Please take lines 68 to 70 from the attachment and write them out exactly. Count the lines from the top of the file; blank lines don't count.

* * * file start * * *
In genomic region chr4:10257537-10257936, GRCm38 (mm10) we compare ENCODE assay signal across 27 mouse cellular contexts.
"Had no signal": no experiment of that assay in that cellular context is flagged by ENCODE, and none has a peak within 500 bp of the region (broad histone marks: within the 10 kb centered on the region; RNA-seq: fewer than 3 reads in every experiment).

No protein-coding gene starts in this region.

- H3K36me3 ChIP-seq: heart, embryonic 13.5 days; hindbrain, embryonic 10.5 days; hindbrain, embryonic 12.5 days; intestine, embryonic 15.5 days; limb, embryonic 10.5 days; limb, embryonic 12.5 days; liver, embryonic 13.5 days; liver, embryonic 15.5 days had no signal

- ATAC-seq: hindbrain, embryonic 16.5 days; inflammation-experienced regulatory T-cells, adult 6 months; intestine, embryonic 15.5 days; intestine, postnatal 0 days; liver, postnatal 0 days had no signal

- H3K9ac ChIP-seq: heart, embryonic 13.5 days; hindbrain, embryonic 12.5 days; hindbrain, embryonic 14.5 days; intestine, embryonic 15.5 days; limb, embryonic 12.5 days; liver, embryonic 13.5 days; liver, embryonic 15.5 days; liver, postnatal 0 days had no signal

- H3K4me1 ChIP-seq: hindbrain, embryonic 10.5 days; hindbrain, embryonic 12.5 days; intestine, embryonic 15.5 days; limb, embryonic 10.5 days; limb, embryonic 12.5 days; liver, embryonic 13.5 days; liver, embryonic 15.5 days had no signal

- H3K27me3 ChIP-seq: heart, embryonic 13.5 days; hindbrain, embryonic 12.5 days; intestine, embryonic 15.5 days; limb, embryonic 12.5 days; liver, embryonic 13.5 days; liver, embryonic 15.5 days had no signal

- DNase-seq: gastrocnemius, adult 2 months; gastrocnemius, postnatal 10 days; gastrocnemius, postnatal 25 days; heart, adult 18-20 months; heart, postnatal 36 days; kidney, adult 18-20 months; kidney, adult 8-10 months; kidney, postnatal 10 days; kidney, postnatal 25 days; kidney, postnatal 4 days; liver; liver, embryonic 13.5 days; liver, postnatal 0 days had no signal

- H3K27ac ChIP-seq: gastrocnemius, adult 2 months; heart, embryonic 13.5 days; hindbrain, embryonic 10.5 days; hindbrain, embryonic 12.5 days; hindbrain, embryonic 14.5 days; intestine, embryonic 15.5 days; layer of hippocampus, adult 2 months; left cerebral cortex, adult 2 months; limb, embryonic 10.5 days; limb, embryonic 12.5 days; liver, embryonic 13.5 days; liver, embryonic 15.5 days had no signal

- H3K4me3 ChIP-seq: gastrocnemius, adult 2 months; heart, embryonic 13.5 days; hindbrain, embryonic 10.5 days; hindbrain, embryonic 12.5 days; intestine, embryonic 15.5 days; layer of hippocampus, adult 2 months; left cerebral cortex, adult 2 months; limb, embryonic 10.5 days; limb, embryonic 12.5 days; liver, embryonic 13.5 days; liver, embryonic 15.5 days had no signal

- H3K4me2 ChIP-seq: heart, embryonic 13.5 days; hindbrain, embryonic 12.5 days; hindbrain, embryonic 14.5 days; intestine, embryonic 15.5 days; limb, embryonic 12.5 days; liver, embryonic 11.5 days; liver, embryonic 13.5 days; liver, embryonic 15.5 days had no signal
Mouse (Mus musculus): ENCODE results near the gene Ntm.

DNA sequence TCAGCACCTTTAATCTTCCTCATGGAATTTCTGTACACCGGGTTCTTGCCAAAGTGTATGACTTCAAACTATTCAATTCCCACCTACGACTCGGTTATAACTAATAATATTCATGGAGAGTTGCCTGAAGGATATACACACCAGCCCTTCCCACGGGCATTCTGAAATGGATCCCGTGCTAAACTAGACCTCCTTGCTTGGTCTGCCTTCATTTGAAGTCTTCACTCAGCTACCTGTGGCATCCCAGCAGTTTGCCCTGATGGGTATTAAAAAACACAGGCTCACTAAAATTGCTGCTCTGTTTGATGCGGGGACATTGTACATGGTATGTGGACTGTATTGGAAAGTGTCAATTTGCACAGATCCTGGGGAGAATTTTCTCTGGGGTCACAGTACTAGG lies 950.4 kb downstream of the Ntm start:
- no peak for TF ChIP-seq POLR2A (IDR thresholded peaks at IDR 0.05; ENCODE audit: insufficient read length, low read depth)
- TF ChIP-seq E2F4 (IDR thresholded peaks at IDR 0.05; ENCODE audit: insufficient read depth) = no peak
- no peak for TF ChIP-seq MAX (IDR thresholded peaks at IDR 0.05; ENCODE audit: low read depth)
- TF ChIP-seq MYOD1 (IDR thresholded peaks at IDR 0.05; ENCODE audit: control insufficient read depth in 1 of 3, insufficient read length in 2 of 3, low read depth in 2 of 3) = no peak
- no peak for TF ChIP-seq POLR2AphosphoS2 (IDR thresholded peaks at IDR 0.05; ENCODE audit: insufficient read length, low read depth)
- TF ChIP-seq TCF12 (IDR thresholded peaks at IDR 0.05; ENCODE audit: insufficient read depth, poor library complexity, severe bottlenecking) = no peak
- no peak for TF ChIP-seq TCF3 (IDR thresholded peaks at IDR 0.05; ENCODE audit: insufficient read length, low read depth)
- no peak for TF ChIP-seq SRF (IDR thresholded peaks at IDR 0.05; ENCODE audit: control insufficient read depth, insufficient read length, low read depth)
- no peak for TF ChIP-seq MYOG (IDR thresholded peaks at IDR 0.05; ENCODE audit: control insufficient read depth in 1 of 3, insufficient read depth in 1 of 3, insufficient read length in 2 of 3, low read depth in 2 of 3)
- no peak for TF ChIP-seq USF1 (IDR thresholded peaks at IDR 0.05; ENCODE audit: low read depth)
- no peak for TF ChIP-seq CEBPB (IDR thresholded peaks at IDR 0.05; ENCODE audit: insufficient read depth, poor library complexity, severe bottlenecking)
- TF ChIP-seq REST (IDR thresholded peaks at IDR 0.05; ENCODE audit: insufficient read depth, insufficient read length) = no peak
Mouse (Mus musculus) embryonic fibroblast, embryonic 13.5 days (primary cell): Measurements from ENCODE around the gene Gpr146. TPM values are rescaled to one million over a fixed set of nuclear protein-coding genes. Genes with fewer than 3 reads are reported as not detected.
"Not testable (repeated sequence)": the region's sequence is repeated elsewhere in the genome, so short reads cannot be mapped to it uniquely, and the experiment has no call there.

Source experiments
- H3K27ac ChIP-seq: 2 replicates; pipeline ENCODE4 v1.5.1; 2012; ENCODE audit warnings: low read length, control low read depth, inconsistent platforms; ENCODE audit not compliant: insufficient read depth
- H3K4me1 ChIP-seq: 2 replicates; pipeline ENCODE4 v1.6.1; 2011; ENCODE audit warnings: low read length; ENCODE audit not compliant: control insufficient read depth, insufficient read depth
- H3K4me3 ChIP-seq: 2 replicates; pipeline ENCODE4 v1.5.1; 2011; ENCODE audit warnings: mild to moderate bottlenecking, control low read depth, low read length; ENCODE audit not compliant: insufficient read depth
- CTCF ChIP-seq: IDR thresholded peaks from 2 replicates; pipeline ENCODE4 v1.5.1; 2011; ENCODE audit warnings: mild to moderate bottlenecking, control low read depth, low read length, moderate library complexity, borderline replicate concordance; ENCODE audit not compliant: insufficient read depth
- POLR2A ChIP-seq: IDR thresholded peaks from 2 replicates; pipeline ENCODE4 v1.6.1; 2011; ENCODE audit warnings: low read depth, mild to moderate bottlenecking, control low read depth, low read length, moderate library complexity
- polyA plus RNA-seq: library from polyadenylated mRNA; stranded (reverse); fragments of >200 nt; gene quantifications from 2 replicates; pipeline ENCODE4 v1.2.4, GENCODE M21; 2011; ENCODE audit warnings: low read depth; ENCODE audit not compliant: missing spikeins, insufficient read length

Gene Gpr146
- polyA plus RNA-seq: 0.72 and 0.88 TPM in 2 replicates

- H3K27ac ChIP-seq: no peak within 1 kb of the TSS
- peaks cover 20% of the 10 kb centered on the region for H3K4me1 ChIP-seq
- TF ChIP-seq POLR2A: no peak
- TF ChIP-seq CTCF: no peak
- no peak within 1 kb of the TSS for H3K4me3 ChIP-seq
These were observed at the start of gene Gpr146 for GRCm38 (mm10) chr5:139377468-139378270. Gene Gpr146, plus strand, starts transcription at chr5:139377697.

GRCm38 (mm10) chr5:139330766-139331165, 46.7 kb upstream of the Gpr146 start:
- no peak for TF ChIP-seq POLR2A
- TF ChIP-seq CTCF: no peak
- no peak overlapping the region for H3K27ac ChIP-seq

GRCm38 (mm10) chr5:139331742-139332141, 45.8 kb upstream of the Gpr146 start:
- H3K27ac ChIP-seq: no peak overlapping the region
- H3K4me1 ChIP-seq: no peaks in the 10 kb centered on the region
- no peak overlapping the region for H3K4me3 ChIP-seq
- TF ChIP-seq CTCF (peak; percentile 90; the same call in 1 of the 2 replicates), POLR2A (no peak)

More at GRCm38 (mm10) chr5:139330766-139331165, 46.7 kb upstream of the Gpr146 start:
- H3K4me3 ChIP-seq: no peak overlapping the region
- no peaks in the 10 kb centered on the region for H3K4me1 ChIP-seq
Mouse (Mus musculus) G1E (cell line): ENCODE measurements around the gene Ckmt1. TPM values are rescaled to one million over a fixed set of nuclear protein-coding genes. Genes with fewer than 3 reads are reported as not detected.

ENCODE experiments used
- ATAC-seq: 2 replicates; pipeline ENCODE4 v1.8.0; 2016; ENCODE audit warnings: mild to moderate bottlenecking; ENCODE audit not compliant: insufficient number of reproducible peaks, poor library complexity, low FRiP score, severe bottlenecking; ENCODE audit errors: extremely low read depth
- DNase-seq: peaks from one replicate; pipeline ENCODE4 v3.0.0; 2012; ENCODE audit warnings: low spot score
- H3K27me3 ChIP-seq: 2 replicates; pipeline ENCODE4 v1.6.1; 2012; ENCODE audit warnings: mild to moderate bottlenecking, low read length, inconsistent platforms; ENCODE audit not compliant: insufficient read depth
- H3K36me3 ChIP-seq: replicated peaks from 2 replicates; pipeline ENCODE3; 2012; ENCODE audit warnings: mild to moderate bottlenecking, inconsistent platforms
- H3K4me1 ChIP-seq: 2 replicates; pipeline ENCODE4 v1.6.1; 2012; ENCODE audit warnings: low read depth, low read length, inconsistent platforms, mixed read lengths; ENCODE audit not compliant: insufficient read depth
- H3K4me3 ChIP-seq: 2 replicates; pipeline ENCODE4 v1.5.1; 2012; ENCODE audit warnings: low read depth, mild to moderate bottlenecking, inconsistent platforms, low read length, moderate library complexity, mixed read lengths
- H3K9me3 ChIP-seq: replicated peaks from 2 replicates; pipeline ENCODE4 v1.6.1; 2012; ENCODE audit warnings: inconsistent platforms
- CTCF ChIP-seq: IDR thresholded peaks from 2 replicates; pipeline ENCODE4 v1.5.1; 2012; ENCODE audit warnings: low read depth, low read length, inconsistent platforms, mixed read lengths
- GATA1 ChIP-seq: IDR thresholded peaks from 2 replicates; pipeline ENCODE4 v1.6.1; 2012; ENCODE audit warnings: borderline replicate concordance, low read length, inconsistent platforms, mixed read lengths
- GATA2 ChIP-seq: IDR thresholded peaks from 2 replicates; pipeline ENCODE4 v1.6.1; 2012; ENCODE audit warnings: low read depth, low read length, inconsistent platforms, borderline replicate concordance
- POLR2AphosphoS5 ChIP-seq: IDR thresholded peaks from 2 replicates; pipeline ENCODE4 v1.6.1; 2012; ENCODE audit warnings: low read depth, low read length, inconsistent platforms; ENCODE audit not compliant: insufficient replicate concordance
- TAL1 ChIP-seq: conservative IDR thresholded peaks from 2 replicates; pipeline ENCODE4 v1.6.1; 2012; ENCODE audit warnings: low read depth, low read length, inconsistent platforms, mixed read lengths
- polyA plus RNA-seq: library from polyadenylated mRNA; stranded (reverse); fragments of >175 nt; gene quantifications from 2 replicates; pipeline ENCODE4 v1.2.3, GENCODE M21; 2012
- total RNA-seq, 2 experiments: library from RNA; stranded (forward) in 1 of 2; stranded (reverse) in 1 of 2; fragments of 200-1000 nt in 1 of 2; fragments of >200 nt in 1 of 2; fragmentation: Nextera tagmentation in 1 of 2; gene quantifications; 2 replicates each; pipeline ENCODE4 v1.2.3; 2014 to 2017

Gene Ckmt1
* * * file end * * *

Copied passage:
- POLR2AphosphoS5 ChIP-seq: IDR thresholded peaks from 2 replicates; pipeline ENCODE4 v1.6.1; 2012; ENCODE audit warnings: low read depth, low read length, inconsistent platforms; ENCODE audit not compliant: insufficient replicate concordance
- TAL1 ChIP-seq: conservative IDR thresholded peaks from 2 replicates; pipeline ENCODE4 v1.6.1; 2012; ENCODE audit warnings: low read depth, low read length, inconsistent platforms, mixed read lengths
- polyA plus RNA-seq: library from polyadenylated mRNA; stranded (reverse); fragments of >175 nt; gene quantifications from 2 replicates; pipeline ENCODE4 v1.2.3, GENCODE M21; 2012